Recovery in Spring Festival travel is expected to serve as a strong stimulus to tourism sector in China.
Beijing resident Zhao Qian had to reconsider her Spring Festival holiday plans after China lifted most of the COVID-19 curbs in December 2022, facilitating people to travel freely within the country. She had originally planned to go to the popular seaside resort city of Sanya in Hainan Province in south China for the holiday, which falls on 21-27 January, but costs for travel and accommodation shot up after the massive demand for travel unleashed by the adjustment in the country’s anti-COVID-19 measures.
The three-day New Year holiday had already witnessed a strong increase in the number of trips and tourists. The country’s railway system, for example, carried twice as many average daily passengers as in November 2022.
The rising demand for travel has created bright prospects for the tourism sector during the Spring Festival holiday. According to a report released by China’s leading online booking platform Ctrip, as of 5 January, the value of tourism products booked for the Spring Festival holiday increased by 45 percent compared with the same period last year, with per-capita spending up 53 percent.
Zhao finally gave up her plan for Sanya and decided to reunite with her friends whom she hasn’t met for years in Shenzhen, Guangdong Province, where they succeeded in securing a suite at a beachside homestay. “I want to go out and have a different Spring Festival experience from the last two,” she told ChinAfrica.
A golden opportunity
But for people like Zhao, travelling a long distance to another place is not the only option to spend a proper Spring Festival holiday. To seize the opportunity to revitalise tourism and related businesses that have been hit hard by the pandemic, local governments across the country have launched various measures to draw tourists and stimulate consumption.
In Shanghai, the local government kicked off a lantern show at the prestigious Yuyuan Garden on 26 December 2022, which will last for 52 days, covering the Spring Festival holiday and the Lantern Festival on 5 February. Known for its classical Chinese architecture, exquisite sculptures and carvings, and the busy Yuyuan bazaar next to it, the garden is equipped with modern multimedia technology to create the mythical world depicted in the book The Classic of Mountains and Seas, which is considered the origin of the ancient Chinese mythology.
The spectacular visual experience attracted 176,000 visitors on the New Year’s Day on January 1, bringing much-needed visitors for the businesses located there.
South China’s Guangzhou, one of the country’s top 10 tourist destinations for Spring Festival, is relying on consumer vouchers to draw visitors. It has prepared 30,000 vouchers worth 20 million yuan ($2.96 million) for the Spring Festival season in collaboration with over 1,700 culture and tourism businesses to stimulate consumer spending. The first batch of vouchers released on the New Year’s Eve were immediately claimed.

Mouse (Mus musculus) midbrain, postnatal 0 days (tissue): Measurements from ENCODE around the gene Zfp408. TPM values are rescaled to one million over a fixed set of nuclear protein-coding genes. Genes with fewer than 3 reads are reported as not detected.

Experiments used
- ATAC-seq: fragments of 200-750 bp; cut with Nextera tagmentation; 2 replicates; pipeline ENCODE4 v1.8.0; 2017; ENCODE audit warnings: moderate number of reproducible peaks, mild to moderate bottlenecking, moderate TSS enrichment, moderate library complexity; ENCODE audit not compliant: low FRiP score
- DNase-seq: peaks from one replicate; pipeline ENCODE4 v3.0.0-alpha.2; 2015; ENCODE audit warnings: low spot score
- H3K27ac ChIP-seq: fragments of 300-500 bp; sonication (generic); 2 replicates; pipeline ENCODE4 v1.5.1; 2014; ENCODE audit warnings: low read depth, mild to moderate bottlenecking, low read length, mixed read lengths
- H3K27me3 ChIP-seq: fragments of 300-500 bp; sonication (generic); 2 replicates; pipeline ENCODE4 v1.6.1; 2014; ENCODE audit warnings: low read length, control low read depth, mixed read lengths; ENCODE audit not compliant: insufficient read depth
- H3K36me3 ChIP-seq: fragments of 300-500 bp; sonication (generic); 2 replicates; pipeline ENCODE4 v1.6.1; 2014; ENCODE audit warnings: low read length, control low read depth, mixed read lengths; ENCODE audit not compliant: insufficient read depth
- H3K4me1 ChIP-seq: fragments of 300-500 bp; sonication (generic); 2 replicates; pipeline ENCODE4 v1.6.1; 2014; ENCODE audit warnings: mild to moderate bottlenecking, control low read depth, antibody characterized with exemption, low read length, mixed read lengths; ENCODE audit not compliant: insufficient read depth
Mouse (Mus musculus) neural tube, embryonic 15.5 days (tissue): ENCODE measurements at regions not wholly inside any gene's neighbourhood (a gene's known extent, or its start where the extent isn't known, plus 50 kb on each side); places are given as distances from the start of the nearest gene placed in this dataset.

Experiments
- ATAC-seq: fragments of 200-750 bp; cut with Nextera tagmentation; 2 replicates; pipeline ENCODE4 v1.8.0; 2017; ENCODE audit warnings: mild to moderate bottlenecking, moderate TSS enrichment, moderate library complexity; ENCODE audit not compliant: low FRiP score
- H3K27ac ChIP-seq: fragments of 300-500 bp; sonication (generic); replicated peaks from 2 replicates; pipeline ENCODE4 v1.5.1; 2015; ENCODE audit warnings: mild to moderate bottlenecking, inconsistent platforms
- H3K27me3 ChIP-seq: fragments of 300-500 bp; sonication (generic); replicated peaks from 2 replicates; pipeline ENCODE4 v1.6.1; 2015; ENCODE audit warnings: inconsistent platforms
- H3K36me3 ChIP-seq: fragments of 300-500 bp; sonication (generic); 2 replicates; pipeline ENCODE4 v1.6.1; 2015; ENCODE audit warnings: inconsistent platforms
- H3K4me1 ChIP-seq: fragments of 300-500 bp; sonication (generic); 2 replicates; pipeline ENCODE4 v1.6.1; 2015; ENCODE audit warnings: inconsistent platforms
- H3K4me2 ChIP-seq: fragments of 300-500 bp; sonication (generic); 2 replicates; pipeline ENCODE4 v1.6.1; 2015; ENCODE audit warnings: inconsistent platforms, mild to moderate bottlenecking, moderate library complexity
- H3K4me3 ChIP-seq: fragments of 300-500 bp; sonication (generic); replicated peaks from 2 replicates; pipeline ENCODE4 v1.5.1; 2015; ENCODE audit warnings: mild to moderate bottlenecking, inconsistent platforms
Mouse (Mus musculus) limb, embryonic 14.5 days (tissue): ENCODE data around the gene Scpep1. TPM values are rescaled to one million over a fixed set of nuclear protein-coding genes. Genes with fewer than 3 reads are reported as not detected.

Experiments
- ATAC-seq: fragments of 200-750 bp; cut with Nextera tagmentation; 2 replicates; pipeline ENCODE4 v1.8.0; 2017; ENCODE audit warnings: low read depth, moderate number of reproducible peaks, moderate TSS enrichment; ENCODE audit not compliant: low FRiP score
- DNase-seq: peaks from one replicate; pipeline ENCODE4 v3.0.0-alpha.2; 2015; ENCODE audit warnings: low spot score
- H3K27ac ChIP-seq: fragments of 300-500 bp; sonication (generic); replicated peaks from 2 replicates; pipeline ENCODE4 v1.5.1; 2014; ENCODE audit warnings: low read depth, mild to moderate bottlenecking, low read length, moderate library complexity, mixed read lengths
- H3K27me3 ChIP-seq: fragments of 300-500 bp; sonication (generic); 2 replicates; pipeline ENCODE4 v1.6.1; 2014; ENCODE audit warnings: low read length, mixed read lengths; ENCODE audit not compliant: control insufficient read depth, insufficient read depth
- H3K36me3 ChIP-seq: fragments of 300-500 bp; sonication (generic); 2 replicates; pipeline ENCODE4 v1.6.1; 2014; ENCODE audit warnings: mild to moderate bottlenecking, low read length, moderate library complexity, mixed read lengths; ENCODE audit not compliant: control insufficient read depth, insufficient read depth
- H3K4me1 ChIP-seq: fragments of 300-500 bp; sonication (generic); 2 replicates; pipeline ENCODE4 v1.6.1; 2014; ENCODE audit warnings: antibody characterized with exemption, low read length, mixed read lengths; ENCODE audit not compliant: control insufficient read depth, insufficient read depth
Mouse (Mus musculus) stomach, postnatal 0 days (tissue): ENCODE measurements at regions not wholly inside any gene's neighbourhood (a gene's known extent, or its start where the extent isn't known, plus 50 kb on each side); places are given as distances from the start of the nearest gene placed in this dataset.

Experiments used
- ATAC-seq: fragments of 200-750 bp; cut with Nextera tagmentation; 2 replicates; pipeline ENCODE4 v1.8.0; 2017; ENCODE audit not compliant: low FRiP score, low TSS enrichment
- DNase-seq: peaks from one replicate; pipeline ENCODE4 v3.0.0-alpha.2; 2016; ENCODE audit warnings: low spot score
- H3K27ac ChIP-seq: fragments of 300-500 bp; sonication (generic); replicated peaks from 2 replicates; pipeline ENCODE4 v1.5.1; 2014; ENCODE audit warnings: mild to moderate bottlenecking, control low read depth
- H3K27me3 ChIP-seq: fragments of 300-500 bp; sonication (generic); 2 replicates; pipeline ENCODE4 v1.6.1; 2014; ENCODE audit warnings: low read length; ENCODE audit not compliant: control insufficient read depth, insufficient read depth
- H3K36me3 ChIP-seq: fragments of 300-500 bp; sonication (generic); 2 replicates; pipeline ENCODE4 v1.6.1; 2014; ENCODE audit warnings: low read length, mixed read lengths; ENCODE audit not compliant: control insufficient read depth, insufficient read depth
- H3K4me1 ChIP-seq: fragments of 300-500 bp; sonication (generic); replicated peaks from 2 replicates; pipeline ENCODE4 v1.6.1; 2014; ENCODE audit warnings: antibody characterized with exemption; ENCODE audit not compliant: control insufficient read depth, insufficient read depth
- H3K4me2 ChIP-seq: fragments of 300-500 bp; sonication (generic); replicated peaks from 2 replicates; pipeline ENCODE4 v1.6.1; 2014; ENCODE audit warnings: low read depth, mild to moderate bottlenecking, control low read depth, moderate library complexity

Over 2.7 million tourists visited the city during the three-day New Year holiday, bringing over 2 billion yuan ($296 million) in revenue to businesses in the culture and tourism sectors.
At a press conference on 10 January, the government of southeast China’s Fujian Province unveiled a plan to boost the culture and tourism sectors during the Spring Festival season, which consists of over 1,000 activities and measures throughout the province. These include art performances, cultural exhibitions, new tourism routes and free admission to scenic spots.
“With our supply of high-quality cultural and tourism products and services, we welcome tourists from across the country and hope they could have a rich holiday experience in Fujian,” Lin Shouqin, deputy director general of the Fujian Provincial Department of Culture and Tourism, said at the press conference.
Full recovery on the way
Li Jiao, who works for a travel agency based in Shenzhen, believes the time for people to spend big is yet to come, especially for the outbound travel market. Her agency operates tourism programmes for Chinese tourists visiting Thailand, a hot tourist destination during the Spring Festival season, and has just started to resume business after three years of suspension.
She said that as no official measures have been released for outbound tours, the options for their agency are limited for now. They can’t yet sell whole travel packages which cover accommodation, transportation and entertainment, but only serve individual tourists to Thailand. “This means high costs for tourists, so we don’t see many of them yet,” she told ChinAfrica.
Outbound tourism was among the sectors most affected by the pandemic in China. According to a recent report by the China Tourism Academy, outbound tourism agencies across the country registered revenue of only 663 million yuan ($98.12 million) in 2022 compared to 214.6 billion yuan ($31.7 billion) in 2019, and incurred losses.
On 8 January, China’s policy of downgrading COVID-19 from Class A to Class B infectious disease went into effect, which means inbound travellers no longer have to undergo quarantine or take a nucleic acid test upon arrival in the country. The restoration of outbound tourism is also a focus of the policy.
The day also witnessed the reopening of the border crossings between Hong Kong and Shenzhen and China’s borders with neighbouring countries such as Mongolia, Vietnam and Russia.
Despite negative factors such as tourist confidence, international transportation capacity, loss of staff in the sector, and inbound quarantine measures of some target countries, experts predict a gradual recovery of outbound tourism.
Li is also upbeat about the recovery. She expects full lifting of all restrictions shortly after the Spring Festival. She believes at that time there will be more outbound flights and thus lower costs and more tourists. “Let’s be patient,” she said.